Magnesium Shown to Help Prevent Osteoporosis
More than 10 million Americans have osteoporosis (thinning of the bones)
and tens of millions more have a milder form of bone loss (osteopenia). At
least 1.2 million fractures occur each year as a direct result of
osteoporosis, and the annual cost of treating this disorder is $14 billion
and climbing. Risk factors for osteoporosis include smoking, excessive
alcohol consumption, high intake of carbonated beverages (especially
colas), sedentary lifestyle, and a family history of the disease. Certain
medical conditions, including diabetes, celiac disease, hyperthyroidism,
and rheumatoid arthritis, are also associated with increased osteoporosis
risk. Some medications accelerate bone loss; these include drugs used for
epilepsy, steroid medications such as prednisone, and aluminum-containing
Magnesium plays an important role in bone-building by supporting the
function of an enzyme involved in bone formation. In the new study, more
than 2,000 elderly volunteers completed a questionnaire that assessed their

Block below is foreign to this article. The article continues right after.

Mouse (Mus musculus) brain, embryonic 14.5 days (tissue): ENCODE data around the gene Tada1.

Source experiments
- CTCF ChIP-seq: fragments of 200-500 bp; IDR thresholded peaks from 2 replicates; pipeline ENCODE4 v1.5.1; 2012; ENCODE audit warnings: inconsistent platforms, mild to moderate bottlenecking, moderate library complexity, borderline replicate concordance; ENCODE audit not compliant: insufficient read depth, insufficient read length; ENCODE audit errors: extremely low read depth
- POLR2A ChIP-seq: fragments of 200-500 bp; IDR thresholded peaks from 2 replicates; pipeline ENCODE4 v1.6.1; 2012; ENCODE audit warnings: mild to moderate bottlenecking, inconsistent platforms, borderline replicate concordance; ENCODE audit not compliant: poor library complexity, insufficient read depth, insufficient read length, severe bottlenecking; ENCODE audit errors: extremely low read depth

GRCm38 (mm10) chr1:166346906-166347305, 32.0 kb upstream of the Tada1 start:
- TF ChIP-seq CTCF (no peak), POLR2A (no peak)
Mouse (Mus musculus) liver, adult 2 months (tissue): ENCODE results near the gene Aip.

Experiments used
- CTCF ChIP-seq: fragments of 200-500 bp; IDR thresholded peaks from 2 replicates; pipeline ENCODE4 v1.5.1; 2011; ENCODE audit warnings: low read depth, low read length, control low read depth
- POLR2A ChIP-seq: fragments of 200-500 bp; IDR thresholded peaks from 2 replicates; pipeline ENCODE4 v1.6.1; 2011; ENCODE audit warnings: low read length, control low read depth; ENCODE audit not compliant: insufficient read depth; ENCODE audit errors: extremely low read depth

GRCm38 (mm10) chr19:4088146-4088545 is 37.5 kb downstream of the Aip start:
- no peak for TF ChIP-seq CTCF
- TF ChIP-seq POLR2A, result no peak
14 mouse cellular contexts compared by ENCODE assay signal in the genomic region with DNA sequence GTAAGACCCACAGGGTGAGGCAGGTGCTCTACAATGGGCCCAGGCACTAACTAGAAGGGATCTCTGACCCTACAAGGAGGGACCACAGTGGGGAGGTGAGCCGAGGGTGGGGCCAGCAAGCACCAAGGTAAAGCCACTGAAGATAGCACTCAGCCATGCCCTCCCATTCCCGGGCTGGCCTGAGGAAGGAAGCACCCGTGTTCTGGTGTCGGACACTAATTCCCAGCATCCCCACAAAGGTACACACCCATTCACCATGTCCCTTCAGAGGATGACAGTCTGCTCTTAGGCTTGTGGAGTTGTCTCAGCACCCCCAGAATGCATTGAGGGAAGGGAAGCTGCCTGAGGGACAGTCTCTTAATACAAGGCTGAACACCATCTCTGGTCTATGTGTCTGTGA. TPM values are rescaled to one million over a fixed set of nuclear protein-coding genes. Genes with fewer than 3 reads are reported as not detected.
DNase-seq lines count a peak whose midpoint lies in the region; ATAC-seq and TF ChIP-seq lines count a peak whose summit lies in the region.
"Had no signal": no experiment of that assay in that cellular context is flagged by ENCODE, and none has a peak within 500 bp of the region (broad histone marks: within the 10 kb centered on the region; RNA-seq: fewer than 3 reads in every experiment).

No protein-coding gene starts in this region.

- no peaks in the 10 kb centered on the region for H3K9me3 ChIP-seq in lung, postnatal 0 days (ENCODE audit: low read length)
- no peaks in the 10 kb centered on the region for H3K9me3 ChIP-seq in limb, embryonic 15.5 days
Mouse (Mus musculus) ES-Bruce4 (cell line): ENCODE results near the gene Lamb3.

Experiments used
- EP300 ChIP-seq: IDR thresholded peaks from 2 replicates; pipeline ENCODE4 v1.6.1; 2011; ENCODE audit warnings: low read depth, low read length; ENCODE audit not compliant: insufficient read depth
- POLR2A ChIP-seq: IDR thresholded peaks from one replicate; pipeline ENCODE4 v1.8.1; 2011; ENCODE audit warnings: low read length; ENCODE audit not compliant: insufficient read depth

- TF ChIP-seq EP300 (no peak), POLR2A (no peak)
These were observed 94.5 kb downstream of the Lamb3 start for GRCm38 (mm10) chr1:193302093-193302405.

intake of magnesium and other nutrients. In white, but not black, men and
women, a higher magnesium intake was associated with greater whole-body
bone mineral density, after adjusting for calcium and vitamin D intake,
level of exercise, use of estrogen medication, and other factors known to
be related to bone health. It is not clear why magnesium was protective
only for whites, but blacks had higher levels of bone density than did
whites at all levels of magnesium intake.
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The study did not adjust for all potentially important dietary variables,
which limits the usefulness of the findings. People who consumed more
magnesium also ate more fruits and vegetables, compared with those who had
lower magnesium intake. Fruits and vegetables contain many other nutrients
besides magnesium, some of which have a beneficial effect on bone health.
The study does, however, support previous research showing that magnesium
supplementation prevents bone loss. In one of those studies, women in early
menopause who were given 250 to 750 mg of magnesium per day for one year
had an increase in bone mineral density in 71% of cases. Normally, bone
density decreases by 3 to 8% per year in the early years of menopause, and
increases during that time are unusual.
Good food sources of magnesium include whole grains, nuts, beans, dark
green vegetables, fish, and meat. Other nutrients that have been shown to
play a role in bone health include vitamin K, strontium, silicon, zinc,
copper, vitamin B6, folic acid, manganese, and vitamin D.
Healthnotes Newswire - Increasing magnesium intake may help prevent the
bone loss that leads to osteoporosis, reports a study in the Journal of the
American Geriatrics Society (2015;53:1875-80).
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